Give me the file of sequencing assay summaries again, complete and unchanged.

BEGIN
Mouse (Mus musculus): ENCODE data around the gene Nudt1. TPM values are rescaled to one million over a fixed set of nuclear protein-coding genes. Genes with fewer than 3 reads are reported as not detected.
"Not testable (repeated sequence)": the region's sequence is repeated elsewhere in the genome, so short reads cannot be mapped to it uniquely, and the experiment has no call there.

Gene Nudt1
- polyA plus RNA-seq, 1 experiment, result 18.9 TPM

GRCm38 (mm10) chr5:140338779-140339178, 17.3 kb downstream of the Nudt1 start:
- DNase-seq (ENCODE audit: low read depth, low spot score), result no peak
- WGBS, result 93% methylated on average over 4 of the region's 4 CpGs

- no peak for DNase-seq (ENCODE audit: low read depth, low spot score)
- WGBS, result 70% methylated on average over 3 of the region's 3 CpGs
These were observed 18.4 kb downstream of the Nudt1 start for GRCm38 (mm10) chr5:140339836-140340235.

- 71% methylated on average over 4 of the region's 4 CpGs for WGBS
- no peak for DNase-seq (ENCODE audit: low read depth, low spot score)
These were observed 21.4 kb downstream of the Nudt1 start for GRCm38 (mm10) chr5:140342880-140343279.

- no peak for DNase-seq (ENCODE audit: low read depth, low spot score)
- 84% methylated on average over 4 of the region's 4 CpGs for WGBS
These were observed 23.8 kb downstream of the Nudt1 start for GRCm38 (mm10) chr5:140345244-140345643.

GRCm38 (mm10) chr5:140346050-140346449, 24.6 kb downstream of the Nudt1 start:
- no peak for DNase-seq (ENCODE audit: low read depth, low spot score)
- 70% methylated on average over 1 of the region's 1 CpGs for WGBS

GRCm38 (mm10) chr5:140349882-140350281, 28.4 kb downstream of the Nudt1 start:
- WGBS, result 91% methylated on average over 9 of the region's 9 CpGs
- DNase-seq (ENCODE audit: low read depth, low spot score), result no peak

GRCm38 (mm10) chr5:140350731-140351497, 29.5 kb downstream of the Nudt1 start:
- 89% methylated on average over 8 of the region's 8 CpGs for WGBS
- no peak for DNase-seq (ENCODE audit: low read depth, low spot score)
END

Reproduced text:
Mouse (Mus musculus): ENCODE data around the gene Nudt1. TPM values are rescaled to one million over a fixed set of nuclear protein-coding genes. Genes with fewer than 3 reads are reported as not detected.
"Not testable (repeated sequence)": the region's sequence is repeated elsewhere in the genome, so short reads cannot be mapped to it uniquely, and the experiment has no call there.

Gene Nudt1
- polyA plus RNA-seq, 1 experiment, result 18.9 TPM

GRCm38 (mm10) chr5:140338779-140339178, 17.3 kb downstream of the Nudt1 start:
- DNase-seq (ENCODE audit: low read depth, low spot score), result no peak
- WGBS, result 93% methylated on average over 4 of the region's 4 CpGs

- no peak for DNase-seq (ENCODE audit: low read depth, low spot score)
- WGBS, result 70% methylated on average over 3 of the region's 3 CpGs
These were observed 18.4 kb downstream of the Nudt1 start for GRCm38 (mm10) chr5:140339836-140340235.

- 71% methylated on average over 4 of the region's 4 CpGs for WGBS
- no peak for DNase-seq (ENCODE audit: low read depth, low spot score)
These were observed 21.4 kb downstream of the Nudt1 start for GRCm38 (mm10) chr5:140342880-140343279.

- no peak for DNase-seq (ENCODE audit: low read depth, low spot score)
- 84% methylated on average over 4 of the region's 4 CpGs for WGBS
These were observed 23.8 kb downstream of the Nudt1 start for GRCm38 (mm10) chr5:140345244-140345643.

GRCm38 (mm10) chr5:140346050-140346449, 24.6 kb downstream of the Nudt1 start:
- no peak for DNase-seq (ENCODE audit: low read depth, low spot score)
- 70% methylated on average over 1 of the region's 1 CpGs for WGBS

GRCm38 (mm10) chr5:140349882-140350281, 28.4 kb downstream of the Nudt1 start:
- WGBS, result 91% methylated on average over 9 of the region's 9 CpGs
- DNase-seq (ENCODE audit: low read depth, low spot score), result no peak

GRCm38 (mm10) chr5:140350731-140351497, 29.5 kb downstream of the Nudt1 start:
- 89% methylated on average over 8 of the region's 8 CpGs for WGBS
- no peak for DNase-seq (ENCODE audit: low read depth, low spot score)